There is no hard and fast classification or agreement between OEMs and tire makers on what is a CUV or SUV. For one automaker a CUV may be closer to an SUV for another manufacturer. In general, I think a tire is more suited for a CUV versus an SUV if it is more touring oriented, is possibly smaller in diameter and width, and places less importance on off-road traction.
Roberts, Nexen: Size is typically the distinguishing factor. CUV tires are mainly under 65 series with H or V grade, and SUV/LT tires are mainly 70 and 75 series with S or T grade.
Hans Dyhrman, director of marketing for Nokian Tires Inc.: A CUV tire is closer to a passenger tire in terms of its ability to deliver a smooth and comfortable ride.
Bergeson, Toyo: There is no clear line that can be drawn between a CUV and a small SUV. It’s up to the vehicle manufacturer as to how they classify their new models. Does CUV mean “compact utility vehicle” or “crossover utility vehicle?” However you want to translate it, these CUVs and small SUVs have specific performance requirements that differ from larger trucks and passenger cars. Our Open Country Q/T is engineered specifically for these CUV and small SUV applications. We designed the tire to be quiet which is important on a uni-body constructed vehicle. We also designed the tire to have a comfortable and compliant ride, while offering cornering and steering stability.
Niknam, Yokohama: Size is one factor because there isn’t a lot of size sharing between CUVs and true body-on-frame SUVs. Vehicle size, weight and balance play a role in the design process as CUVs are designed to be more car-like and SUVs are still very truck-like.
MTD: What happens if a consumer chooses a touring tire for his/her CUV? What’s the effect on vehicle dynamics when a CUV is riding on a touring tire instead of a dedicated CUV tire?
Smidlein, Apollo Vredestein: A touring tire with good ride comfort, long mileage, low noise and good enough all-season properties is not very different from a CUV tire. However, touring tires are S- and T-rated, while crossover tires are more H- and V-rated, making them suitable for high speed driving and handling compared to touring tires.
Hayes, Bridgestone: It’s highly dependent on the tire and vehicle platform to which the tire is applied. We recommend a driver take their vehicle to a qualified tire retailer and have a discussion about their vehicle type, driving style, expected road conditions and other needs. We also recommend the driver and tire sales associate check to see what the OE load index and speed rating are for the vehicle. If cars and CUVs, or CUVs and SUVs, share a tire size, it’s possible the load index or speed rating could vary between the different applications, and this is a consideration drivers should discuss with their tire retailer.
Maher, Continental: Many CUVs sizes are also touring sizes. I cannot speak for all tire manufacturers, but Continental takes into account the most appropriate vehicle applications in the design. Our touring tires do fit CUVs. Some CUV consumers see their vehicle much like a touring sedan and a touring tire fits this application fine. When the consumer sees their CUV more as a utility vehicle, they will be better suited to choose a tire with a CUV design.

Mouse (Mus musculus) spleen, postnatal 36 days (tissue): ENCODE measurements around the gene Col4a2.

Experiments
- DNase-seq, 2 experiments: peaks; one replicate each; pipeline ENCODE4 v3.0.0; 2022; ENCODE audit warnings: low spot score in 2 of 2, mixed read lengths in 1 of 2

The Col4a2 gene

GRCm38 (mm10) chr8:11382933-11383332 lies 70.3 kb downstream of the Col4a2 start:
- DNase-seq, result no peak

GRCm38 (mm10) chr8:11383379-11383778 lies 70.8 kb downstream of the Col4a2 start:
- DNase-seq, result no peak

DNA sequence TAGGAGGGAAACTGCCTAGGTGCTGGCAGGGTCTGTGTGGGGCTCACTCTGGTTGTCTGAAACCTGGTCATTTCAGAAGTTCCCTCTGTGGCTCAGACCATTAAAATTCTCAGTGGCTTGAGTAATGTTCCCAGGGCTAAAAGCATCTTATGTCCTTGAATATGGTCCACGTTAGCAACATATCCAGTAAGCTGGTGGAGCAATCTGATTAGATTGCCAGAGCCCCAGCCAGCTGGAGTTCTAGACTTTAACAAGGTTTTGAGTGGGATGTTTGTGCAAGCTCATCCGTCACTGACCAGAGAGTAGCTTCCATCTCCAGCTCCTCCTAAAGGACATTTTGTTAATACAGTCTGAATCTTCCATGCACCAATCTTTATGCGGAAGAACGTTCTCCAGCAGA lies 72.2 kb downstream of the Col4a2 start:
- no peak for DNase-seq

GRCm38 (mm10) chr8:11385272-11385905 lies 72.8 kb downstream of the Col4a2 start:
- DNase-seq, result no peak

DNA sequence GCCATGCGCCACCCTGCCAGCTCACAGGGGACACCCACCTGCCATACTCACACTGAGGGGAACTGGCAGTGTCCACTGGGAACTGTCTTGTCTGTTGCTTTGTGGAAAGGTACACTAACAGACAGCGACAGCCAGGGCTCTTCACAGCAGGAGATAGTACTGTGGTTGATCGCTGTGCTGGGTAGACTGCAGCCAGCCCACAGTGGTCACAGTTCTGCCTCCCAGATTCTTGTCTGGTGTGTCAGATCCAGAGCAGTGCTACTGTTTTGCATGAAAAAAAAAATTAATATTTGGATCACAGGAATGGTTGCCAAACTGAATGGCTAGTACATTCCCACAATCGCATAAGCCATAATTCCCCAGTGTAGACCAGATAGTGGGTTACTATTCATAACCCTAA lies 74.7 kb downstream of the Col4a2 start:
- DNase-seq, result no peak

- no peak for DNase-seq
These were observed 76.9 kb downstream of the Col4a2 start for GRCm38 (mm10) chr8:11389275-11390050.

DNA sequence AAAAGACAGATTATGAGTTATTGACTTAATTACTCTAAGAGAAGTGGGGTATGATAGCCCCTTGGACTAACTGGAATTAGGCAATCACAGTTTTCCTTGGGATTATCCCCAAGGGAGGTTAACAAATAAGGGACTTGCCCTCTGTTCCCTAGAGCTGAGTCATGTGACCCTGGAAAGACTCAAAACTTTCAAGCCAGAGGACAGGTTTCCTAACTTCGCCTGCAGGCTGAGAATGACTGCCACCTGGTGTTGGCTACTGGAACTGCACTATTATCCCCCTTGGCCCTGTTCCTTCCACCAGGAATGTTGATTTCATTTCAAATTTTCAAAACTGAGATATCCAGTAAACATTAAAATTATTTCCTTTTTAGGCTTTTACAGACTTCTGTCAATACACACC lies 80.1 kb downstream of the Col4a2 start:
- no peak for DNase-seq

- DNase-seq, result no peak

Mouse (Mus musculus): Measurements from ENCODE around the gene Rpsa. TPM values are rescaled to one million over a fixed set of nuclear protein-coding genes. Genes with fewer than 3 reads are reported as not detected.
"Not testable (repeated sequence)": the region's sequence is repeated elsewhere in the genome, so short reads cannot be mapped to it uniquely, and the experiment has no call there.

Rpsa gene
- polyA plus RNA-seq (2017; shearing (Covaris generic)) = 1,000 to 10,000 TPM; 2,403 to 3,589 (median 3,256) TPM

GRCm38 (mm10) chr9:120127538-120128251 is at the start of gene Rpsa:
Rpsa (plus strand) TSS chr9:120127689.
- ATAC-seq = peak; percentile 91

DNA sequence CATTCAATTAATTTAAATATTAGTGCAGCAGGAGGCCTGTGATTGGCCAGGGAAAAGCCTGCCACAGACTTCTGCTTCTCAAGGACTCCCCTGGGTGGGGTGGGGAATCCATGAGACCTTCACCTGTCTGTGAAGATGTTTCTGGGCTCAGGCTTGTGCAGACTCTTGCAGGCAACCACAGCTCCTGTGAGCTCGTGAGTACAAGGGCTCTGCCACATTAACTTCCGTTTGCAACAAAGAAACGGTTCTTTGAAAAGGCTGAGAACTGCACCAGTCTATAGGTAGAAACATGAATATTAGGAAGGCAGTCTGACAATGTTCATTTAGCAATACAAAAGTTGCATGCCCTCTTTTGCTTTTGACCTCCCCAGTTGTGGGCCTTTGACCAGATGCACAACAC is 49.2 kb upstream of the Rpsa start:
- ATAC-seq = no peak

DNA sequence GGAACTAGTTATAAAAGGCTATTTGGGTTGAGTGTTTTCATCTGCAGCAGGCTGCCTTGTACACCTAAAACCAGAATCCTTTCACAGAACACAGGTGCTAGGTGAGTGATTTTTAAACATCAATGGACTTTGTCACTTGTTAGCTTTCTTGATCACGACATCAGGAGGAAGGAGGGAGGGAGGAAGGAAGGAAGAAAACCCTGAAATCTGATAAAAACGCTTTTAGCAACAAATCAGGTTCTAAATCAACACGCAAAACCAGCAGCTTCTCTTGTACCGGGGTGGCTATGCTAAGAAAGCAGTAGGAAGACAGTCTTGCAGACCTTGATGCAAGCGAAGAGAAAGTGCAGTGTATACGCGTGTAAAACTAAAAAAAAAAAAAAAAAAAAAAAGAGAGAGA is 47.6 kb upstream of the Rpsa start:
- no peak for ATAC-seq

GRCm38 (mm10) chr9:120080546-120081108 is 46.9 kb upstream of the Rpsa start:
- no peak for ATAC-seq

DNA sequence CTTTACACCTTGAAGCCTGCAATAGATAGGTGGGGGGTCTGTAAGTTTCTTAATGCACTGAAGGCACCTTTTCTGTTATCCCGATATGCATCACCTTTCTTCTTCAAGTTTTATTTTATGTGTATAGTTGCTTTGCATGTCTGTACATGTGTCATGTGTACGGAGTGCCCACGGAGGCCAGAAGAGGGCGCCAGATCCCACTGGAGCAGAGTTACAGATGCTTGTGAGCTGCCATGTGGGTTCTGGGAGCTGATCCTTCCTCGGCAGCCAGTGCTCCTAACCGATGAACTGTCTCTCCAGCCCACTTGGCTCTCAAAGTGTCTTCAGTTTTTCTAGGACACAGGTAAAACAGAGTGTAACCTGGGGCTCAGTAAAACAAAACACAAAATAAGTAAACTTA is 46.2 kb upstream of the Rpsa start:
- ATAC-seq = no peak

Howlett, Falken: Could a passenger car touring tire in the correct size and speed rating work for a CUV? Sure. However, the higher loads and higher center of gravity of a CUV compared to a sedan place a large amount of pressure on the shoulders of CUV tires under cornering and can cause premature tire wear. Passenger car touring tire designs typically don’t see this type of environment during the product development phase. Developing a tire specifically for the intended CUV platform allows tire profiles, footprints, construction, and tread pattern rigidity to be optimized for the target vehicle.
Toth, Goodyear: A touring radial tire would generally provide a firmer ride with more responsive handling versus a standard passenger radial, and would perform well on a CUV, provided the touring radial selected is the appropriate size and load carrying capacity as specified by the vehicle manufacturer, and the manufacturer’s loading/inflation specifications are followed.
Boling, Hankook: Most tires are optimized to be fitted to specific vehicle types, and CUV tires are no different. Although CUVs are most often based on passenger car platforms, things such as ride height, center of gravity and overall weight can create different driving dynamics. CUV tires are constructed differently than touring tires in order to withstand greater overall load. A driver could possibly experience things such as exaggerated sidewall flex or shorter-than-expected tread life when using a typical passenger car touring tire on a CUV.
Stotsenburg, Kenda: It is important the tire dealer select a tire which, at minimum, meets the vehicle’s required load index and speed rating specified for the vehicle. Secondly, the dealer should find a tire which reflects the intended use for the end-user regarding loads, highway versus off-road, and all-season versus primarily winter driving.
A properly designed CUV tire will have a footprint which accommodates the varying loads of all purpose usage while continuing to meet the handling, braking and wet performance characteristics of those vehicles. Properly designed CUV tires are slightly softer for improved ride comfort and, therefore, may have less responsive handling compared to a touring tire. Less responsive handling is generally preferred for CUV vehicles for improved overall stability.